Baseball: McGwire's 70 surpasses his dreams

MARK McGWIRE yesterday admitted that he was confounded by his achievement in reaching the mark of 70 home runs in a season as he celebrated in style. "I can't believe I did it. It's absolutely amazing," McGwire said. "It blows me away. Reaching the 70 plateau - I never, ever thought about it."

The number 70 was bandied about on 8 September after McGwire had recorded his 62nd to break Roger Maris' mark of 61, which had stood for 37 years. "When I reached 62 so early in September everyone said to shoot for 70," McGwire said. "I went into the clubhouse after I was taken out and they already had a hat [with the number 70 on it] made."

McGwire went three-for-three for St Louis Cardinals against Montreal Expos on Sunday, connecting for a solo shot in the third inning and breaking a 3-3 deadlock with a three-run blast in the seventh. His 10th multi-homer game of the season moved him four in front of Sammy Sosa, of the Chicago Cubs, and gave him an astounding nine more home runs than Maris.

Sosa failed to homer yesterday but his Cubs earned a match with San Francisco for the National League wild-card place in the play-offs. Any home runs Sosa hits in the one-game play-off late last night will count in his regular- season total but four is a tall order, especially for a player more concerned with getting his team into the post-season. However, Sosa's presence has made McGwire's drive for Maris' record all the more compelling.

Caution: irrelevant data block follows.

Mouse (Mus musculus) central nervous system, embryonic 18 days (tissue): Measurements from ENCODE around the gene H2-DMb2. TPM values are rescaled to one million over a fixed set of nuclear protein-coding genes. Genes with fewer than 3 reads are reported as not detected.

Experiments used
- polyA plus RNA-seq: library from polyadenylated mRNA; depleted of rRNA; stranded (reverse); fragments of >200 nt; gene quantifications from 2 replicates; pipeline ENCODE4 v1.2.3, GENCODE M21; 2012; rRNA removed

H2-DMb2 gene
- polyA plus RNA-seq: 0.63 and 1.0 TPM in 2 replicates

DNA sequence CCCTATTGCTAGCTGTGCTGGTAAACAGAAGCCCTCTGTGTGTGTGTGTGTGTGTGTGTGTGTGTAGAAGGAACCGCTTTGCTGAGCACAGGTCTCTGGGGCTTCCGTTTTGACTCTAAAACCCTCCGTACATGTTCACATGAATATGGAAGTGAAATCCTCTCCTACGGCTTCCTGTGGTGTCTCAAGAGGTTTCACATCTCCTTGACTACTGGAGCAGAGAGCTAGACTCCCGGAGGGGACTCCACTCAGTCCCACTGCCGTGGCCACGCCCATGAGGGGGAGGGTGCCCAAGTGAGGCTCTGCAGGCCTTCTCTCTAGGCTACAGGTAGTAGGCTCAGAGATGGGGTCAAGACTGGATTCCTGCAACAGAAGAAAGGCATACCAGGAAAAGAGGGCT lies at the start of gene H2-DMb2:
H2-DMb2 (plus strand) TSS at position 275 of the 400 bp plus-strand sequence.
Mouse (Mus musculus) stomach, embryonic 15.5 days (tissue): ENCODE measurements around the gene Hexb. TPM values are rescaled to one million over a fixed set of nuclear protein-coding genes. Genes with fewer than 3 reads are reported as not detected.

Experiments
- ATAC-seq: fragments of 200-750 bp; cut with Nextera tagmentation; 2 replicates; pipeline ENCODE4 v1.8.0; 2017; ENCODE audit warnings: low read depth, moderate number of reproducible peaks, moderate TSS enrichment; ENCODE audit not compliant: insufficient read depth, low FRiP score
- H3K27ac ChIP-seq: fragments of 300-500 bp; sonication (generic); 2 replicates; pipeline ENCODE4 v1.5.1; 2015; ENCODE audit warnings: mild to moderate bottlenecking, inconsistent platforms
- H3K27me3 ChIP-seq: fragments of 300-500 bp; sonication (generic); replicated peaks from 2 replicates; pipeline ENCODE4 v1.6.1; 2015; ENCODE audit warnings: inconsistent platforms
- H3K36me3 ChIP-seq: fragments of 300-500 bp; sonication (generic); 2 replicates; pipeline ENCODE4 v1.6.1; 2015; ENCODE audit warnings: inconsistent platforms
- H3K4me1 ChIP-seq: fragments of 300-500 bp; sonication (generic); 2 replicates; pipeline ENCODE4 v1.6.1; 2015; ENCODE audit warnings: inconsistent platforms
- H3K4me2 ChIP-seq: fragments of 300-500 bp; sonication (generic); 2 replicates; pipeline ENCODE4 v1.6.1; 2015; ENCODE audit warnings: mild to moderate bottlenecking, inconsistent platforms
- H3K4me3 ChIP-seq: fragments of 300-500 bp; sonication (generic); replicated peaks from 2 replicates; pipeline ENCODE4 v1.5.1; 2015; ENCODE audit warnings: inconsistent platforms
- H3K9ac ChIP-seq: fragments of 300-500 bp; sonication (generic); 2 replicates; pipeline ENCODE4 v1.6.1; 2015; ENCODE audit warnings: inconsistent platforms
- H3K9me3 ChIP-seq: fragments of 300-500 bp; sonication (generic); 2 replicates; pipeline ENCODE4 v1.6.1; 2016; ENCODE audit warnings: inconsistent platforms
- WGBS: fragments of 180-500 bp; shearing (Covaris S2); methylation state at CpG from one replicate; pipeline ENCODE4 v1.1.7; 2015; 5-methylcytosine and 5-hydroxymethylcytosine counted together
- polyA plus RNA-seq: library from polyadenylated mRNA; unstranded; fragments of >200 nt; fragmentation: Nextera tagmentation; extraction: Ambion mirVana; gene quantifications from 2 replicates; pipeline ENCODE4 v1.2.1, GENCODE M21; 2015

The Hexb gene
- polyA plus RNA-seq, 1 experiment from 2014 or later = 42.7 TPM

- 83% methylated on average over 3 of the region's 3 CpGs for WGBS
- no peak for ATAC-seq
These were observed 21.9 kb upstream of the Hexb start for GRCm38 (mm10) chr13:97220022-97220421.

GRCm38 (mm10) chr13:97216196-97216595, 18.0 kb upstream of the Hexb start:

McGwire said: "I'm glad I've been associated with Sammy Sosa. It's been a great year for everyone. I'm absolutely exhausted. I don't think you can use your mind any more playing baseball. I've amazed myself that I've stayed in a tunnel for so long. It just proves to me I can overcome anything with the strength of my mind."

Meanwhile, Bernie Williams, Larry Walker and Greg Vaughn also managed breakthroughs in a season dominated by McGwire.

Williams won his first American League batting title on Sunday, going 2-for-2 in another historic New York Yankees win. He finished at .339, two points higher than Boston's Mo Vaughn but the lowest average for an AL champion since George Brett hit .329 in 1990.

Walker also won his first batting prize, going 2-for-4 for Colorado to wind up at .363, nine points ahead of John Olerud, of the New York Mets.

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